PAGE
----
Aortic valve replacement for aortic stenosis is associated with improved aortic distensibility at long-term follow-up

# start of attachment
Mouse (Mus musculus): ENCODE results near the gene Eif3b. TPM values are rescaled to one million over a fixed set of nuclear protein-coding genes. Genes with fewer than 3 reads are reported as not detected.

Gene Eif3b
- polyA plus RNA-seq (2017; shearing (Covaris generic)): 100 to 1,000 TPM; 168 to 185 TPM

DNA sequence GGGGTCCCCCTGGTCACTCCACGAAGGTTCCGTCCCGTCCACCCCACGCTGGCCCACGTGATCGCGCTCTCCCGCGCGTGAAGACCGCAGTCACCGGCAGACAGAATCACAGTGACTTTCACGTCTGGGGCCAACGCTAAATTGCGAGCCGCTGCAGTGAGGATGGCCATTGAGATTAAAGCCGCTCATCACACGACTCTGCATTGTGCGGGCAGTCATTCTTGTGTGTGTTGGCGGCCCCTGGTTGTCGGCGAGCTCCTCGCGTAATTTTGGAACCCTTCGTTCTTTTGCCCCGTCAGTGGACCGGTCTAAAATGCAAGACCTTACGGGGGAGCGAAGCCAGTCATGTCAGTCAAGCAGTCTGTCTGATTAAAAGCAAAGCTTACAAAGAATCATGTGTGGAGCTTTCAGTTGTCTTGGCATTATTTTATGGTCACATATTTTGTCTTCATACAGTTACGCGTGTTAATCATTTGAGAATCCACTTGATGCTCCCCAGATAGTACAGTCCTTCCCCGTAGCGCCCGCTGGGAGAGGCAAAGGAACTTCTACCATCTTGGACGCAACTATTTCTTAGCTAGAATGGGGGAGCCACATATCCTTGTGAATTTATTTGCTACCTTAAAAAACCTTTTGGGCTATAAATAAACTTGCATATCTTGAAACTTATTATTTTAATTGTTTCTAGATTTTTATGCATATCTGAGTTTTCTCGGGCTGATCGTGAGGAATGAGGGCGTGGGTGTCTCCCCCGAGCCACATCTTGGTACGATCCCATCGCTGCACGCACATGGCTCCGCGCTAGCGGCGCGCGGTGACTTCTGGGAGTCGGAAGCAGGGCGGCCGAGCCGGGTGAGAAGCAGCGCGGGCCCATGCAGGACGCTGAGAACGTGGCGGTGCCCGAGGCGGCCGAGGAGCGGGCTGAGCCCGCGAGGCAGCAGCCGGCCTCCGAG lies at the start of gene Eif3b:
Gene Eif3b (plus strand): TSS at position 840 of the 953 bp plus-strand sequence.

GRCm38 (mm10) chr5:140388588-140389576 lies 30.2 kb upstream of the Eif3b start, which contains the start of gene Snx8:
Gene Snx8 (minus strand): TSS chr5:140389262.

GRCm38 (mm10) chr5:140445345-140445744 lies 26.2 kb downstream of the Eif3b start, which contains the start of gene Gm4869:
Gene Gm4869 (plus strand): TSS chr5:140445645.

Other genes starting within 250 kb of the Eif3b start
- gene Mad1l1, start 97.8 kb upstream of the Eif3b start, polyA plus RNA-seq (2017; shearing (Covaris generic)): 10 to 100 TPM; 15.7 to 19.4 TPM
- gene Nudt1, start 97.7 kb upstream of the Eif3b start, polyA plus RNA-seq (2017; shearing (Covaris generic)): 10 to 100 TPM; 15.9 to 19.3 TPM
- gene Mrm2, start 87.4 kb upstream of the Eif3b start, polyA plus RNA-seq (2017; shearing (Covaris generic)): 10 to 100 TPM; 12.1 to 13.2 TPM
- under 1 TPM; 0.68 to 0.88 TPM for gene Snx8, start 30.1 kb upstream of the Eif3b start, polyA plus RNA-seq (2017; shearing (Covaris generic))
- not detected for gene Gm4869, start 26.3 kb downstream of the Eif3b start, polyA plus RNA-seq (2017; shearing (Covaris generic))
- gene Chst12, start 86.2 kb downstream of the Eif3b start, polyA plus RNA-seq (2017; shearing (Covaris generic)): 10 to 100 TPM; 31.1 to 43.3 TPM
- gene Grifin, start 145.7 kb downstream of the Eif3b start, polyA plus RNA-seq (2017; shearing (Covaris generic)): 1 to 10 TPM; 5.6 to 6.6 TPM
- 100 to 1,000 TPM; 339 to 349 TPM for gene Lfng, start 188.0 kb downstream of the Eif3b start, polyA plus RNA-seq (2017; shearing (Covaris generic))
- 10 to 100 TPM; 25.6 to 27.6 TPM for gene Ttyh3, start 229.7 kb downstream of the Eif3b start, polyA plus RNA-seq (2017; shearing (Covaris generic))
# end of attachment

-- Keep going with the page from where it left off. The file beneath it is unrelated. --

Background: Aortic valve stenosis (AS) is the most frequent form of valvular heart disease. The number of studies evaluating the effect of aortic valve replacement (AVR) for AS on aortic vascular function is limited. The aim of the present study was to examine alterations in aortic distensibility in patients with AS during a 1-year follow-up after AVR. Methods: Twelve patients with severe AS who underwent AVR were prospectively examined (mean age 65 ± 11 years, 7 men). Systolic and diastolic ascending aortic diameters (SD and DD, respectively) were recorded in M mode 3 cm above the aortic valve from a parasternal long-axis view. The SD and DD were measured at the time of maximum anterior motion of the aorta and at the start of the QRS complex, respectively. Aortic stiffness index (β) was defined as [ln(SBP/DBP)] × DD/ΔD, where ln is the natural logarithm, SBP and DBP are the systolic and diastolic blood pressure values, respectively, and ΔD = SD - DD. Results: As expected, aortic stenosis severity and left ventricular mass decreased significantly after AVR. Aortic diameter changes (systolic minus diastolic dimensions) progressively increased and the aortic stiffness index progressively improved to levels comparable with those of age-, sex-, and risk factor-matched controls at the 1-year assessment. Conclusions: Aortic valve replacement in patients with AS is associated with a progressive improvement in aortic distensibility to 1-year values similar to those of controls.